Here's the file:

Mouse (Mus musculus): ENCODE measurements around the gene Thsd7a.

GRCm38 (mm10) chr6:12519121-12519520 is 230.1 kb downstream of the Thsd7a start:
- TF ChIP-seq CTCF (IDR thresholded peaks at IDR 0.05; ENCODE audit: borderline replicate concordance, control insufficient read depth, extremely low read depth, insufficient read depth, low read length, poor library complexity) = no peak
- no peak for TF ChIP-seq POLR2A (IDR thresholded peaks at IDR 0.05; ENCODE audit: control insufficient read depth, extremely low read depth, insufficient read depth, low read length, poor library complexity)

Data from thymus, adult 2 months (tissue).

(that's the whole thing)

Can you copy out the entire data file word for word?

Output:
Mouse (Mus musculus): ENCODE measurements around the gene Thsd7a.

GRCm38 (mm10) chr6:12519121-12519520 is 230.1 kb downstream of the Thsd7a start:
- TF ChIP-seq CTCF (IDR thresholded peaks at IDR 0.05; ENCODE audit: borderline replicate concordance, control insufficient read depth, extremely low read depth, insufficient read depth, low read length, poor library complexity) = no peak
- no peak for TF ChIP-seq POLR2A (IDR thresholded peaks at IDR 0.05; ENCODE audit: control insufficient read depth, extremely low read depth, insufficient read depth, low read length, poor library complexity)

Data from thymus, adult 2 months (tissue).